House Again Rejects Trump’s Border Emergency

WASHINGTON — Congress voted on Friday to terminate the national emergency President Trump has declared at the southwestern border, delivering a bipartisan rebuke of his efforts to redirect federal money to a border wall without congressional approval.

The resolution of disapproval — the second time in as many months that Congress has rejected Mr. Trump’s scheme to allocate large sums for a border barrier over lawmakers’ objections — fell short of its goal. With just 11 Republicans joining House Democrats in supporting it, the measure did not draw the two-thirds majority that would have been needed to overcome a veto. The Senate, which passed the measure earlier this week, also did not muster a veto-proof majority.

But the action underscored the continuing struggle between Mr. Trump and Congress over his signature political promise and domestic priority, a symbol of an immigration agenda that has divided the country and the two political parties.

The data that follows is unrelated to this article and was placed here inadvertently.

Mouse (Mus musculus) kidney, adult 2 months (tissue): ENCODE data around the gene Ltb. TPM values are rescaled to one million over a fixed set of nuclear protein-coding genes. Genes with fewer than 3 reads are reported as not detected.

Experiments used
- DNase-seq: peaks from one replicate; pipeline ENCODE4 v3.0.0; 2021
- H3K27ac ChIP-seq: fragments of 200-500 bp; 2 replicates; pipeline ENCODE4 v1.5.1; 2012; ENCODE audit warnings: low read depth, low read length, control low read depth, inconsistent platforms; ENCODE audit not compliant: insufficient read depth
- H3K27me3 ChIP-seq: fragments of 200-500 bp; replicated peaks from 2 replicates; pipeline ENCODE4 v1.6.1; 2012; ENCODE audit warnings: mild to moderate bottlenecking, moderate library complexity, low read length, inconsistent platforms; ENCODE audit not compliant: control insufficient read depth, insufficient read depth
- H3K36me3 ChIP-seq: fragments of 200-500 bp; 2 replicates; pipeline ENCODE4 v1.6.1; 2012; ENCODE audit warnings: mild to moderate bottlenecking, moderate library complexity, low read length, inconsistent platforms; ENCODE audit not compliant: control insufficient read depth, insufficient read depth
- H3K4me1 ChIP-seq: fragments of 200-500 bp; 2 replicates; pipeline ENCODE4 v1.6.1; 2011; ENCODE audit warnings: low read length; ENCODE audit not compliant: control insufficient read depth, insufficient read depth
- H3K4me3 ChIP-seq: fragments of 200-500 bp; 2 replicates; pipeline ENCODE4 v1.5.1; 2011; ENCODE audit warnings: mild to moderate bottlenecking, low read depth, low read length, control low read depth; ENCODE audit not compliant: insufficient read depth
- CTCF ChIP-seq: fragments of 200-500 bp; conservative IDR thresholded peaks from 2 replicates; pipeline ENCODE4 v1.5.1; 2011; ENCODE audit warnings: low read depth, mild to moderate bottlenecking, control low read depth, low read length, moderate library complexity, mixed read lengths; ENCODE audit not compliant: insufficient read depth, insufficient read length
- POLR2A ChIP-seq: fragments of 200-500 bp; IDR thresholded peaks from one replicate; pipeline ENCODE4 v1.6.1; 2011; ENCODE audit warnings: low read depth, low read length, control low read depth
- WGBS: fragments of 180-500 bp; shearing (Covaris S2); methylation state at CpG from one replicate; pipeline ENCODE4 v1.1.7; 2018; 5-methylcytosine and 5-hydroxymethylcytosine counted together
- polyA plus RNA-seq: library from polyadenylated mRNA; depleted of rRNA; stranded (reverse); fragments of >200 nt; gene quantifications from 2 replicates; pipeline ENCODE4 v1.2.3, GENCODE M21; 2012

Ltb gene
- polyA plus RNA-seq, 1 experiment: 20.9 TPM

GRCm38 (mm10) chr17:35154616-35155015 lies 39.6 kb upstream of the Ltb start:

The 236-174 tally mirrored the vote taken seven months ago, when lawmakers first tried to undo Mr. Trump’s national emergency declaration.

Lawmakers can force a vote on the issue every six months, and Democrats have been using the opportunity to pressure Republicans to choose repeatedly between protecting their own powers of the purse and backing the president’s use of executive power to steer more money than Congress has been willing to devote to the border wall.

Republicans argued on Friday that Congress had forced the president’s hand by refusing to delegate funds to the barrier. But Democrats, armed with a list of 127 military construction projects set to lose money under the declaration, accused their colleagues of prioritizing the border wall over their constituents and their constitutional prerogatives to allocate spending.

The $3.6 billion list of projects, which the Pentagon unveiled earlier this month, includes military facilities in nearly half the 50 states, as well as three territories and 19 foreign countries. While military officials have stressed that the projects will see their funds delayed, Congress could replace the money in upcoming spending legislation and an annual defense policy bill.

Democrats have called that alternative a nonstarter.


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